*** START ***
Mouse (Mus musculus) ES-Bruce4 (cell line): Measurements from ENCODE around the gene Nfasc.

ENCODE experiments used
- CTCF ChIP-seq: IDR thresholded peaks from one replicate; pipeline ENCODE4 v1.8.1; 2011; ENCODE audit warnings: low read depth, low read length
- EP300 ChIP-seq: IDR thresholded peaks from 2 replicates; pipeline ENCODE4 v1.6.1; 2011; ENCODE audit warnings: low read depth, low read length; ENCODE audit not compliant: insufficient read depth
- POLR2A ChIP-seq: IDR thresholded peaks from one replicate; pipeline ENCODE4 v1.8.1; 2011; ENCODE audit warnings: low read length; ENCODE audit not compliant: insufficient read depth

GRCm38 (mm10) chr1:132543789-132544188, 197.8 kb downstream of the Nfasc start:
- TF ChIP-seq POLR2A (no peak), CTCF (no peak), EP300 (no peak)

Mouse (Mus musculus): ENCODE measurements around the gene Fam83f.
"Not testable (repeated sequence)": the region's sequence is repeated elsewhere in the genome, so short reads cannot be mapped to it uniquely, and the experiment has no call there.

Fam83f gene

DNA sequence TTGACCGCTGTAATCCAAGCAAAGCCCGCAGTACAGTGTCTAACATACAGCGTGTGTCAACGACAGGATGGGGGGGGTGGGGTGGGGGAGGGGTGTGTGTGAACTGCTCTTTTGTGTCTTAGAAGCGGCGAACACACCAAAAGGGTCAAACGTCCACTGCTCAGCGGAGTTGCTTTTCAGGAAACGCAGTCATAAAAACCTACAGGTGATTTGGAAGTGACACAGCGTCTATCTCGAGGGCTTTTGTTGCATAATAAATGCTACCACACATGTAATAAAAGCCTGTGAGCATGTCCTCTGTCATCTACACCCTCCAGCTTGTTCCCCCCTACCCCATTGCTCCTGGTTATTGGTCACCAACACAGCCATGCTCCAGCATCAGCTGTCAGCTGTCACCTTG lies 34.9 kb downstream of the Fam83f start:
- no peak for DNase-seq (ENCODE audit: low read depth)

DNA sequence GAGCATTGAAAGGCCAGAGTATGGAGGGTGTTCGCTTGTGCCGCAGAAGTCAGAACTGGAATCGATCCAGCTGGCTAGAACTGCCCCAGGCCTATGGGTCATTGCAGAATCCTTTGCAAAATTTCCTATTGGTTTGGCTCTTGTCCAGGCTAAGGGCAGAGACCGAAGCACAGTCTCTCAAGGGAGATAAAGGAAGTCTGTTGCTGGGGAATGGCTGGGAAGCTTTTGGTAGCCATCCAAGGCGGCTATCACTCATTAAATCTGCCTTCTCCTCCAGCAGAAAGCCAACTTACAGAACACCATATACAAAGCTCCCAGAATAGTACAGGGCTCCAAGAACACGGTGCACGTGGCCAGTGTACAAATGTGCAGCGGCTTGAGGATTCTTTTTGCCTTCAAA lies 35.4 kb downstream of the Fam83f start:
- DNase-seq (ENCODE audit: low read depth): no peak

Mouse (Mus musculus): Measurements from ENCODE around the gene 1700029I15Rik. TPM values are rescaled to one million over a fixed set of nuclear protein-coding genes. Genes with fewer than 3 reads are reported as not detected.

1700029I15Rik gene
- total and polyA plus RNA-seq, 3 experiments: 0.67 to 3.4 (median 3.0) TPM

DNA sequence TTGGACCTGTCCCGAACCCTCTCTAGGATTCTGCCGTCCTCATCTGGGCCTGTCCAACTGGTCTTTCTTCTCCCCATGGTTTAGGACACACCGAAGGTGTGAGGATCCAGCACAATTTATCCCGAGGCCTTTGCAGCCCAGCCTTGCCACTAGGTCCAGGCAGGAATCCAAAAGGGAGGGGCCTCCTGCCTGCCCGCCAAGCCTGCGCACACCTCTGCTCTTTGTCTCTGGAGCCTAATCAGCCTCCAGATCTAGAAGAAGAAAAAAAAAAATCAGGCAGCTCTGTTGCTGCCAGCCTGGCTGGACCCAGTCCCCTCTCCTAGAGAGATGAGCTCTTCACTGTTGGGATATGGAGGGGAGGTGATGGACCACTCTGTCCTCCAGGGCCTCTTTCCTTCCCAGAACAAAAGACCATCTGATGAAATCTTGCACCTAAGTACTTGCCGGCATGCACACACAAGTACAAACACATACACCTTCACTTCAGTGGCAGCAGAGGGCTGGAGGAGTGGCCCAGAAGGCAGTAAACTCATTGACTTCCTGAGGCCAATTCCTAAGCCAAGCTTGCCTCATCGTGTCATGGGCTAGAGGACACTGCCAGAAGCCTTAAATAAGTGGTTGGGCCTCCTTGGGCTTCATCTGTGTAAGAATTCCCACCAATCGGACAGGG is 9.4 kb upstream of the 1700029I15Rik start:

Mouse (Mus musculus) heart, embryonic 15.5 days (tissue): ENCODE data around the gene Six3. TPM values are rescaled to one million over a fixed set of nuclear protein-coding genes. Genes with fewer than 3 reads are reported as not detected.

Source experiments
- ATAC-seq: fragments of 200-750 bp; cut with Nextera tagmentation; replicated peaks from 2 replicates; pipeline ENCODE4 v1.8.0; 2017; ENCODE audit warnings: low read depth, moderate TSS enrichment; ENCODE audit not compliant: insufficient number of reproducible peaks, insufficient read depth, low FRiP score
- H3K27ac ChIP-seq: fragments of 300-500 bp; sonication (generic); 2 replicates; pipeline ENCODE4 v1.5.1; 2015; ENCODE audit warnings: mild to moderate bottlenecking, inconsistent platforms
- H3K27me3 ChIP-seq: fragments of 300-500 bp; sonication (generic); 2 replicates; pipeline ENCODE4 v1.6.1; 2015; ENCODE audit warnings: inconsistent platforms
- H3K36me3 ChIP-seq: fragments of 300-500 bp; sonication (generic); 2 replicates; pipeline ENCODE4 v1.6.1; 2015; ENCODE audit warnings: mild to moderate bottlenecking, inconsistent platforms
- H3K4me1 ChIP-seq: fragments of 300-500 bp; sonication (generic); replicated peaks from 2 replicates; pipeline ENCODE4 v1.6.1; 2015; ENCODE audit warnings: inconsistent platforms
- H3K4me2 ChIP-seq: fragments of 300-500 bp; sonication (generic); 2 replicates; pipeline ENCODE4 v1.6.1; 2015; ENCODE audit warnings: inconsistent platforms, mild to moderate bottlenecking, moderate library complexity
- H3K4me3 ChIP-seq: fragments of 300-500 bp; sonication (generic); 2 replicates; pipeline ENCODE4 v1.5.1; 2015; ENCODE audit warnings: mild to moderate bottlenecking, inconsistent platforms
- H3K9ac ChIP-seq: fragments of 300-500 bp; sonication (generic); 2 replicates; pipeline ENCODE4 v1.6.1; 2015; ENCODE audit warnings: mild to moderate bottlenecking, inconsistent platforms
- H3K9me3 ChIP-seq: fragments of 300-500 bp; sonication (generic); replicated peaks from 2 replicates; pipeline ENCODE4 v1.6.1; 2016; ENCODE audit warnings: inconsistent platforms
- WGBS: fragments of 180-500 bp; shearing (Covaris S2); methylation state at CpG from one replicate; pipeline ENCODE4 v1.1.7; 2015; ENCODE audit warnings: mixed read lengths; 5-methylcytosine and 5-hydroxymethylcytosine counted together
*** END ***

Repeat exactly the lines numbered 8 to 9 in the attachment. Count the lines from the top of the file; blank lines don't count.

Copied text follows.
Mouse (Mus musculus): ENCODE measurements around the gene Fam83f.
"Not testable (repeated sequence)": the region's sequence is repeated elsewhere in the genome, so short reads cannot be mapped to it uniquely, and the experiment has no call there.